Especially (Unnamed). Oh that (Unnamed), that was the worst! It was way back in the day, I’d say when I was nine; I know (Unnamed) today has gotten way better afterwards, but my experience was not so great. It’s not the part where I was emotionally and physically punished for playing around in the sandbox by mean giant...
When it comes to large groups such as being in front of hundreds and hundreds of people, how would you feel? Excited? Embarrassed? Nervous? There are a whole lot of emotions that go on when it comes to being in front of a large audience.
Then there are the smaller groups such as being with friends and family. Obviously, friends and family give you comfort, and small groups are generally alright; but sometimes small groups can be very nerve racking to people who prefer to be with very large groups. Take for example some comedians. They are great at providing laughs and good quality entertainment, but often times they can be shy people when they are off the stage. Even I get shy with small groups but comfortable with large groups.
Why is that? A common characteristic for people who have autism tend to be extremely shy and want to isolate themselves, and I am in the spectrum. The way I see it is that often times it’s challenging to give direct eye contact with others. I’m...
I have a theory for that... family and teacher support.
It was a bit before the start of preschool. I was with my mother the most time so naturally, I never wanted to go to school because then I would be separated by my dear mommy. She gives me the most comfort when the world seems too scary for me, and going to school was tough; the thing about having autism is that change is extremely hard. Say you hang up your coat or backpack on the same hook, when that hook is being used by someone else, it can be a bit upsetting; that’s how change can be difficult at times, especially when you’re young.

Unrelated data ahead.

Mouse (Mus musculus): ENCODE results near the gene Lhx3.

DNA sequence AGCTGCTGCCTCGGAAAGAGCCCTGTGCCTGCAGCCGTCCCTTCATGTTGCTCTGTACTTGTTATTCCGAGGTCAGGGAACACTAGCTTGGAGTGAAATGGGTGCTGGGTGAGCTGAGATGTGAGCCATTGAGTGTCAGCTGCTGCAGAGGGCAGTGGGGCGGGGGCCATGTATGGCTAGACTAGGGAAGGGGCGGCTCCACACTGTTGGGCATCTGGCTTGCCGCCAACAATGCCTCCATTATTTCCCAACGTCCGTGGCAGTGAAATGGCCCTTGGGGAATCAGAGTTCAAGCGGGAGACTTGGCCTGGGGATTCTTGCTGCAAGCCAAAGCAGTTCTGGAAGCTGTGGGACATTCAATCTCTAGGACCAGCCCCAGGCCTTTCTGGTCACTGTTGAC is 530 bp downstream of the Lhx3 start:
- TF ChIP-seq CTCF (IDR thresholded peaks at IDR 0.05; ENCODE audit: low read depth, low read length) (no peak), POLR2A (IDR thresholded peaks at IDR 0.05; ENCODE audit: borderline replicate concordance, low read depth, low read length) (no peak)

After two weeks of settling in preschool, I found myself clinging onto the teachers more often than the kids. The kids thought I was weird and bizarre; often times I would hide in small places isolating myself. It was then a bunch of kids told me that I was extremely good at playing Hide, Go, and Seek. I didn’t know what the game was about, so they showed me how to play; and...
Hello there! Welcome to AutismWorks! My name is Tyler McNamer. As we get things set up for the brand new website, I would like to keep you updated on all the neat things that will soon be added onto the site; and you have gotten the chance to be up on the front seat and take a glimpse at the idea of what it is like to have autism.
To start off, I would like to take the moment to define what autism is generally about. Autism is commonly characterised by having the difficulties in communicating with other people. These difficulties include speaking, having eye contact, developing conversations and keeping them, self control, and listening. Autism presents itself in many different ways. People who are on the lower functioning part of the spectrum cannot take care of themselves; the simple things such as eating, putting on clothes, speaking, and moving are extremely challenging for them. People who are in the higher functioning portion of the spectrum, can do most things...